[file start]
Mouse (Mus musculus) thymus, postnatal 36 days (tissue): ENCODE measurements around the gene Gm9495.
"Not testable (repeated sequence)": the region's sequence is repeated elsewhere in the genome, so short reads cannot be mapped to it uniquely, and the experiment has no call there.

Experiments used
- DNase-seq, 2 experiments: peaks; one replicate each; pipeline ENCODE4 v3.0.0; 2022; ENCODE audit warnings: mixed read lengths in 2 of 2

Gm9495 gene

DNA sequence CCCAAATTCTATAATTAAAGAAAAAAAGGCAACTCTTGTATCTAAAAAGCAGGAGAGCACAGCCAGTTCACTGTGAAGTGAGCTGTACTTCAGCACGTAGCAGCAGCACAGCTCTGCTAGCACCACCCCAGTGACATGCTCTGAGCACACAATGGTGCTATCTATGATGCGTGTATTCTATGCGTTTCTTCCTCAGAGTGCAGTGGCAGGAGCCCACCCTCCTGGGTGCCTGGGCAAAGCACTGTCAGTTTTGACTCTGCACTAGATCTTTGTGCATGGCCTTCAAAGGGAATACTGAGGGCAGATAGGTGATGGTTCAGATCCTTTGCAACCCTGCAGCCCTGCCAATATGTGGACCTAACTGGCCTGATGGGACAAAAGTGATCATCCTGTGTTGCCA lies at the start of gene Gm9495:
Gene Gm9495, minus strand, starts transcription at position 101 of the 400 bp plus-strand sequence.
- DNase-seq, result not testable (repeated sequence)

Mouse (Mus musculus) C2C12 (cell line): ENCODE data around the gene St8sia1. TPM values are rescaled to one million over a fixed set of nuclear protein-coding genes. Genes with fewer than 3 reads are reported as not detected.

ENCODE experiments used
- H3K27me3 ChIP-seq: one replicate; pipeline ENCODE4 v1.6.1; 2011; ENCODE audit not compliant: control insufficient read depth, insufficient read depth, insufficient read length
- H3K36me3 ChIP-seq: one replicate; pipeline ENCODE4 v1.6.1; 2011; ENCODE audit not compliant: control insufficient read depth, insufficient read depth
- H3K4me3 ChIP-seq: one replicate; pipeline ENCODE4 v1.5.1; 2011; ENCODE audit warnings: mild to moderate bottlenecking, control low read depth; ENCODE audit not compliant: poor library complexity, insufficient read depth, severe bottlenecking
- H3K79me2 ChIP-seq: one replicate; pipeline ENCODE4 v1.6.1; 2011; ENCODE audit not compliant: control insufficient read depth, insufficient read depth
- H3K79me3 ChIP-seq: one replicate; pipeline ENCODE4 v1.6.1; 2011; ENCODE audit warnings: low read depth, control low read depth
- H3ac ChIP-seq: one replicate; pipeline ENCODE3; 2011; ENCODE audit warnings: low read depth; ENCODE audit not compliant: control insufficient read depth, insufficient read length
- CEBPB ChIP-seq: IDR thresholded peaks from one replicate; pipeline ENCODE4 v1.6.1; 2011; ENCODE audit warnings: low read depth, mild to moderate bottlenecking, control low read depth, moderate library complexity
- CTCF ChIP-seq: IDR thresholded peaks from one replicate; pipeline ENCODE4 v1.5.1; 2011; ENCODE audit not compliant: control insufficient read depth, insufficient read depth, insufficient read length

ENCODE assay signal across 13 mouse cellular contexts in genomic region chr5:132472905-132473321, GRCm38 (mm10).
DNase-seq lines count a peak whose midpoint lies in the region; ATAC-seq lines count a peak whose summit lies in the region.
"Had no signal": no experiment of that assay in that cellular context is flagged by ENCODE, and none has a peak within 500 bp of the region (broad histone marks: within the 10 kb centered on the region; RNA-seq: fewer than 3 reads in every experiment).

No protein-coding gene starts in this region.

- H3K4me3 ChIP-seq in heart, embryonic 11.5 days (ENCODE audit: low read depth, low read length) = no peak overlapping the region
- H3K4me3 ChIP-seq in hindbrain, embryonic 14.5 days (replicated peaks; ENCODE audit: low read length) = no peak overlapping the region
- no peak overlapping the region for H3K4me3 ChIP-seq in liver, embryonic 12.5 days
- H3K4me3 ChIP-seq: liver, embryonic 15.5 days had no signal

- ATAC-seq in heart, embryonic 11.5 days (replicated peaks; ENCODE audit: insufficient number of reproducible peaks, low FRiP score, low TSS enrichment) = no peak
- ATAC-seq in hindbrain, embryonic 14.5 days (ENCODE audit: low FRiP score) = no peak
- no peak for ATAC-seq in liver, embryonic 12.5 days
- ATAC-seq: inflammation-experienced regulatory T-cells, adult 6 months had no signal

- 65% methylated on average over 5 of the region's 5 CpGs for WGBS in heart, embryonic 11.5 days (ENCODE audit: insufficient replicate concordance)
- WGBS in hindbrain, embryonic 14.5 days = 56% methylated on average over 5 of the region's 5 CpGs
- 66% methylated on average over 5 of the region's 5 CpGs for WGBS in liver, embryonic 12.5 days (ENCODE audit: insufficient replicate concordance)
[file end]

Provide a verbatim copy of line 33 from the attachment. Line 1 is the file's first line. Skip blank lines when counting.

- 66% methylated on average over 5 of the region's 5 CpGs for WGBS in liver, embryonic 12.5 days (ENCODE audit: insufficient replicate concordance)